I'm sure many of you are aware, especially if you are in the US. News of surging Covid cases across the country look grim as we enter the holiday season. Several days ago, I received texts from a friend about things happening on the hospital floor. His wife is a respiratory therapist.
I haven't kept up on stats for a couple of months now because my workload had returned to normal volume. Thus, my department has been busy getting work done where time and staff permit. We are still understaffed, but we are managing.
Today, I received an emergency broadcast from the State of Utah on my phone.
Smaller social gatherings might be somewhat difficult for people with large families. And this is Utah we are talking about. Lots of people have huge families. I guess people would have to utilize the technology we have this holiday. This doesn't affect my Thanksgiving plans. Unfortunately, New Year's might be a bit different.
I figured it would be a good time to check on the Covid stats for Utah on the government website.
In short, it looks like the percentages I've seen in regards to the pandemic haven't changed. I remember the 5% hospitalization from all positives and the 1% ICU admittance rate. What changed this time is the raw number of active positive cases across the state.
It seems scary that we have used up almost 3/4 of all the ICU beds in the region. However, I have no idea what the normal percent of occupation was before the pandemic. You'd think hospitals would like to keep occupancy high to keep the revenue rolling.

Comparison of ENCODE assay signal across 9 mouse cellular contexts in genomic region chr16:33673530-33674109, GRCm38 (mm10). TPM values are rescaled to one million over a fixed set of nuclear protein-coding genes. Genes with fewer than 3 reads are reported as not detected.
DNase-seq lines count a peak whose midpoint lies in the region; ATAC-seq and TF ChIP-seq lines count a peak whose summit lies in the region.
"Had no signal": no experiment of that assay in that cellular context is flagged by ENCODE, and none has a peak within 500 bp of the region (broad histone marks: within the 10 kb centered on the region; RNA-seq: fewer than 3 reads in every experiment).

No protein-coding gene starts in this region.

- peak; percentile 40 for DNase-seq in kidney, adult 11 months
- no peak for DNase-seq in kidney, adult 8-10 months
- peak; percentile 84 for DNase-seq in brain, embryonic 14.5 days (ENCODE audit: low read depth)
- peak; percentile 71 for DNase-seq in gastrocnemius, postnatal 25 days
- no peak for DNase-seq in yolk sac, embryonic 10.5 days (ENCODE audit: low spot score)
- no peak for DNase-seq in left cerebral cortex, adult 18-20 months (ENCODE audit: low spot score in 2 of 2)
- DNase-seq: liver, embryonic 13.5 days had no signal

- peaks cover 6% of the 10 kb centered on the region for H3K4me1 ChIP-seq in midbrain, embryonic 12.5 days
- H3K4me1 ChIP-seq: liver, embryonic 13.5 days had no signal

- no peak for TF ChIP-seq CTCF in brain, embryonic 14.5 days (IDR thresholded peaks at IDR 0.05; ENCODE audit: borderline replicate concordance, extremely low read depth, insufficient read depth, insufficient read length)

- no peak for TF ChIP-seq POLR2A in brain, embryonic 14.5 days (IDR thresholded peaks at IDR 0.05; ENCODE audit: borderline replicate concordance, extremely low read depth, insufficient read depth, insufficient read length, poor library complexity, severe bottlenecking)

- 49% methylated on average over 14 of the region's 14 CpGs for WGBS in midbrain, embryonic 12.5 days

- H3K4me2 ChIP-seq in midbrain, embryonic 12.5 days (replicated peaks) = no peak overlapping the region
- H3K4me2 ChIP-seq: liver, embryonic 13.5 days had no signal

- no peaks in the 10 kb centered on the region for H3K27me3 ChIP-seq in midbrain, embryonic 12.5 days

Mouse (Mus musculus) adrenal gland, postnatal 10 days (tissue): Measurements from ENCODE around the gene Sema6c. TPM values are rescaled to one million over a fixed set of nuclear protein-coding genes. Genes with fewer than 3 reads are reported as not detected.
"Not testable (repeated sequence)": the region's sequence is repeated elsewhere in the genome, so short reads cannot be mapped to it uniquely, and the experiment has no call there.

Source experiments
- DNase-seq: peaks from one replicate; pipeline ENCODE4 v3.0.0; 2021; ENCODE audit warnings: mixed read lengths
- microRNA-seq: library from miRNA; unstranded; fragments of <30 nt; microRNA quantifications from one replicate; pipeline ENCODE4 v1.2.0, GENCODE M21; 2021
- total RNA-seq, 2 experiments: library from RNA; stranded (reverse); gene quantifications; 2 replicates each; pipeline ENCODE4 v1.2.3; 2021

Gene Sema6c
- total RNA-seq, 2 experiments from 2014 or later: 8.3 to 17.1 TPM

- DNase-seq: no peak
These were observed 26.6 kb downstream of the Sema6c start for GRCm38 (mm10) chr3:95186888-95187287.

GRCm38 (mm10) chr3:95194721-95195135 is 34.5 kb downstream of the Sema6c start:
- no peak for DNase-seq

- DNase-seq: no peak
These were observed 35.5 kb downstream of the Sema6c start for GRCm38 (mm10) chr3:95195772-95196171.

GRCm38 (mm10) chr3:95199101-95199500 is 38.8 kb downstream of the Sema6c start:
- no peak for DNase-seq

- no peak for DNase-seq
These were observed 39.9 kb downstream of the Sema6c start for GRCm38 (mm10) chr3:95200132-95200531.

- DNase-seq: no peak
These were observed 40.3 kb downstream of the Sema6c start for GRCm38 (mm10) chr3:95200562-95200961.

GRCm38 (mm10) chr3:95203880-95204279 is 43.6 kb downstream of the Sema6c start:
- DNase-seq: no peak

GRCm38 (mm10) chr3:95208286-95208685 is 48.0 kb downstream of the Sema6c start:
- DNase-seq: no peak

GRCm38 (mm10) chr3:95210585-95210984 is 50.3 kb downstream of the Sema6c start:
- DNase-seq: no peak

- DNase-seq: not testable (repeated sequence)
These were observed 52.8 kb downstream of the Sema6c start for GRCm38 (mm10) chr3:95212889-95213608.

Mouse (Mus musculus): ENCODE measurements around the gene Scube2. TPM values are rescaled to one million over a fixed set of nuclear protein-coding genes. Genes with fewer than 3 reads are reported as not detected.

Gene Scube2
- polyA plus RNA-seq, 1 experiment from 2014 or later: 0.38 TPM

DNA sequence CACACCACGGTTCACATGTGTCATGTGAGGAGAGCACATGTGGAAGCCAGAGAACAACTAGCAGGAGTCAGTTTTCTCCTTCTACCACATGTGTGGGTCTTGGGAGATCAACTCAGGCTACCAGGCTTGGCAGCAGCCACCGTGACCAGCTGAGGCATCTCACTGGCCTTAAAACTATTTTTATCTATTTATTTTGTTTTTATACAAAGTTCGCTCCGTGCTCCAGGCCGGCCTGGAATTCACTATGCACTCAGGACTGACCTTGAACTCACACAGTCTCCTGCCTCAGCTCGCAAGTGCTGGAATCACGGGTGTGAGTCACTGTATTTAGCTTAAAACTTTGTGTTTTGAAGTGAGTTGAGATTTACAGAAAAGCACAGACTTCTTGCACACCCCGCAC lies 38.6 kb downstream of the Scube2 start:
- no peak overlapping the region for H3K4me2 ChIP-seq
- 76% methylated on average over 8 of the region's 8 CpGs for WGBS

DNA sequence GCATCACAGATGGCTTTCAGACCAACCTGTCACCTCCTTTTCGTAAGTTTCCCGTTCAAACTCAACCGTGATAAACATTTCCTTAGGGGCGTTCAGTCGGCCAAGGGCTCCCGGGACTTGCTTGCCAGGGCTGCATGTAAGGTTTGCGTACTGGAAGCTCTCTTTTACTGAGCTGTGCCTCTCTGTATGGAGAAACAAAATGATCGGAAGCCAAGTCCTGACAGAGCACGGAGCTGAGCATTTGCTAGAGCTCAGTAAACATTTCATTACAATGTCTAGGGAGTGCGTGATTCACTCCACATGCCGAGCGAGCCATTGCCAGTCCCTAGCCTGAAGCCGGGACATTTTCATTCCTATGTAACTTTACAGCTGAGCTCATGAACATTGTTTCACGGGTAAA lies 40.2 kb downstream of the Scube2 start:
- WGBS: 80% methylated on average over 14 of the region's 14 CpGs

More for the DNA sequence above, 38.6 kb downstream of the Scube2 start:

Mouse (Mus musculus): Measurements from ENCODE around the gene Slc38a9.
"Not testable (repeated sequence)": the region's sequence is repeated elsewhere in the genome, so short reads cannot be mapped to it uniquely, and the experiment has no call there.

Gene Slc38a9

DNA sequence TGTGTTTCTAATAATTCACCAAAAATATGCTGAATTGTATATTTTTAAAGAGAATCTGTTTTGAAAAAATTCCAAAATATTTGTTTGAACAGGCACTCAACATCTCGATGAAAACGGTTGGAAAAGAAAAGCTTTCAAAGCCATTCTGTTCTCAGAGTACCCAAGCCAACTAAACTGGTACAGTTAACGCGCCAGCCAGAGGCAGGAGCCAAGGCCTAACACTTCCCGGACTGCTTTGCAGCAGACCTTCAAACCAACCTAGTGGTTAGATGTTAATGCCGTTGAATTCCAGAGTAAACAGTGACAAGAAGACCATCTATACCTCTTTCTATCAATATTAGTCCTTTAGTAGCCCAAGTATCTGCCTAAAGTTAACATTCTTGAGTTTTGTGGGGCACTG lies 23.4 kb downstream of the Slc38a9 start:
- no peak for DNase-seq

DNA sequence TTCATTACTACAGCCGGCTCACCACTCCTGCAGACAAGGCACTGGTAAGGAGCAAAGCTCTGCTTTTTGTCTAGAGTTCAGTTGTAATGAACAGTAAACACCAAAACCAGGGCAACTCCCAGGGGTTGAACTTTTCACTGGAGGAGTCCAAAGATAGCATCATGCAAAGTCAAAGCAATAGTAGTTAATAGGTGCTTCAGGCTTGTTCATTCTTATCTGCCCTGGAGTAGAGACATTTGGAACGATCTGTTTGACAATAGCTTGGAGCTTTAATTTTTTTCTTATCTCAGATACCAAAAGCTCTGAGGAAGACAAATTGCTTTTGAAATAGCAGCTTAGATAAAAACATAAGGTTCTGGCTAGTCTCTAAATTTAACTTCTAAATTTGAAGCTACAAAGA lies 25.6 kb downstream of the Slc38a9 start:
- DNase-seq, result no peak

My medical director only hopes our healthcare system doesn't get overwhelmed. He leans more towards more drastic measures in curbing the spread. But, at this point, it is too late for that. I must admit, it's weird seeing him looking like he's defeated.
On the flip side, my immunology professor thinks the economic impact is far greater. Bad policies have caused sufferings that the media don't talk about. The suicides, the job losses, the divorces and separations, etc. It's not that the virus isn't real. It's that the policy makers compounded the problems. To him, the thing that matters now is to mitigate the damage, and not only on the healthcare front.
I often wonder how we will look back in history 10 years from now. To look at the pandemic and the way various governments have responded to it. If nothing else, I hope we can learn about the various effects it had on people. I'm not only talking about the infectious disease side of Covid. The social, political, etc. aspects of the pandemic should be interesting to dissect. It is also my hope that should we encounter a similar future event, we could look back and consider all the factors. Factors that affect not only the spread, but different parts of our civilizations.
Let's hope it doesn't destroy our country first.
Posted with STEMGeeks